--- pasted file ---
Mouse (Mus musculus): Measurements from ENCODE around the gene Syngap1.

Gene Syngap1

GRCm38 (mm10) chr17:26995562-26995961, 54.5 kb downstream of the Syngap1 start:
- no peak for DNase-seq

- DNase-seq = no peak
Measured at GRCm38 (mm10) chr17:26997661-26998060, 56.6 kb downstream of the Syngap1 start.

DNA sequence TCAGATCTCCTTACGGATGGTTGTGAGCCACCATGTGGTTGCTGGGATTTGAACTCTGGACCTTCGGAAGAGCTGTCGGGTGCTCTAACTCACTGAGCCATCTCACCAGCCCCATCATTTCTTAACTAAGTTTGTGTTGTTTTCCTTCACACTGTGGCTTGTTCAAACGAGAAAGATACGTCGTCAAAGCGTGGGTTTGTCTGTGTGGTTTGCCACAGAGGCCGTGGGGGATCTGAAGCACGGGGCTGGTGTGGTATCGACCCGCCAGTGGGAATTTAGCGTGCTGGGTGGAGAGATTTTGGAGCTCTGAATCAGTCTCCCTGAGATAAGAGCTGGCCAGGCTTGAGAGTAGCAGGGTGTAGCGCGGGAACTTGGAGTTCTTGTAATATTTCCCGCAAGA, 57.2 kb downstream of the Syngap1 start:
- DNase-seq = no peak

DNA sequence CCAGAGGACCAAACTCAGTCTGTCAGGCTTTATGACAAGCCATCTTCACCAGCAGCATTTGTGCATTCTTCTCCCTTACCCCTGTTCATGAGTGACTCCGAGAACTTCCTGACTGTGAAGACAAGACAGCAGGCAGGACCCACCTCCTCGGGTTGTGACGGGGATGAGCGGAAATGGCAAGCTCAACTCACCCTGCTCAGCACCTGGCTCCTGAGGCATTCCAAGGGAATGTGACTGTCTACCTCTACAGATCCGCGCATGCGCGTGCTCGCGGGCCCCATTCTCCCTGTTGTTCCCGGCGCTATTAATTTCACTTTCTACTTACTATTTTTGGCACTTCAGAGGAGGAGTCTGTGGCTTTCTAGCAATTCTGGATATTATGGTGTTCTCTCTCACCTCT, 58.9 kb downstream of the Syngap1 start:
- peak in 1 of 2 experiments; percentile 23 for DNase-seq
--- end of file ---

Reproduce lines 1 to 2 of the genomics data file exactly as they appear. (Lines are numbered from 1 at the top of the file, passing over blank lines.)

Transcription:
Mouse (Mus musculus): Measurements from ENCODE around the gene Syngap1.

Gene Syngap1